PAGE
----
As Thomas puts it, "Whether you're Christian, Muslim, Jewish or Zoroastrian, your tradition has taught you at least this: a) Pay your bills and b) Provide for your children. Right now, we are doing neither.
So why aren't our politicians talking about it? Probably because it will be uncomfortable to pay back the debt. Services will have to be cut. Taxes will have to be raised (sorry W - your way ain't-a workin').
We have to re-insert this into our national discussion again. Do we need to resurrect Ross Perot to bring back the topic of paying the debt? I hope not.
Sunday, December 02, 2007
What do you get when you cross a glamour queen with a granola girl? Wendy Roy, author of the new book "You Know You're a Glam-Granola Girl If..." says that is exactly what she is - A Glam-Granola Girl.
Wendy also feels that there are many others like herself. Women who delight in being beautiful, feeling sexy, and also have a deep respect for nature and the environment.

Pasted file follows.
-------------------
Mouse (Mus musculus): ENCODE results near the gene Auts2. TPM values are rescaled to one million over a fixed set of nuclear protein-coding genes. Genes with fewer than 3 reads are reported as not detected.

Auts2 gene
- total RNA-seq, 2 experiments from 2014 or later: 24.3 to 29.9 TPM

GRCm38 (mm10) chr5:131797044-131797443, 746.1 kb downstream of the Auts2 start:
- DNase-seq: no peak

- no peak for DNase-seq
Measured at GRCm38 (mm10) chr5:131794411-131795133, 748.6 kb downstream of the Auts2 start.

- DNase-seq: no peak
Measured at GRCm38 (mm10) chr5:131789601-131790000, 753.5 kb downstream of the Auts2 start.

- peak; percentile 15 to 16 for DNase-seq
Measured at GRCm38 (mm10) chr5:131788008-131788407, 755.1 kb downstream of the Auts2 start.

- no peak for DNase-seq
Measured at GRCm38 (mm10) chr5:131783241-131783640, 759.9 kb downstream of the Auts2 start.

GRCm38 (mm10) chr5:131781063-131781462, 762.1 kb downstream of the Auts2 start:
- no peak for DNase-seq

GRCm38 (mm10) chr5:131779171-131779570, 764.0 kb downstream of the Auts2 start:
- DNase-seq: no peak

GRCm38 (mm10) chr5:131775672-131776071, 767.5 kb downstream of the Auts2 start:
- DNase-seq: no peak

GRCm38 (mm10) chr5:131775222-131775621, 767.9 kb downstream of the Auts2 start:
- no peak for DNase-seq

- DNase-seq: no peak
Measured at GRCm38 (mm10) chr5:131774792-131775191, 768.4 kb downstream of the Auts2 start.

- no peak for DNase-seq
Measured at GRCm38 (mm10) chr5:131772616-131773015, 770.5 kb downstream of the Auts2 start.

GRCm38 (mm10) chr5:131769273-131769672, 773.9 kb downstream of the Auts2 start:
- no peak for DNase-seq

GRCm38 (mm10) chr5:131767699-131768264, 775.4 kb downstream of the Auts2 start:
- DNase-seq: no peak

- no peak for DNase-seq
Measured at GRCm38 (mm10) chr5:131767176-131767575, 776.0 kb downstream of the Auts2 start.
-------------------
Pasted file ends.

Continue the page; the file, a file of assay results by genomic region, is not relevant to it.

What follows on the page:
Wendy recently read my article on natural cosmetics, and we've had a number of chats through e-mail. She seems like a chronic overachiever - singer, composer, author, entrepreneur, instructor, you name it. She's even sung at Boston's Fenway Park regularly and composed a song that was sung on Idol, South Africa. Amazing woman!
But you might be most interested in her book. Published just in time for Christmas, her book "celebrates the glamourously earthy ladies of the world."
The book costs $14.95 and is available from Wendy's Website. Click here to order.
Here's a quote from Wendy on what a Glam-Granola Girl really is:
We are ultra-stylish in appearance, yet comfortable in our shoes, and our skin. We encourage ecological responsibility, and promote inner peace, as we understand that this is from where external peace grows. We are the ladies who break all molds, and feel elated by, and proud of it.
We are intelligent, we are women of substance, and we are quite extraordinary, actually.
We are Glam-Granola girls.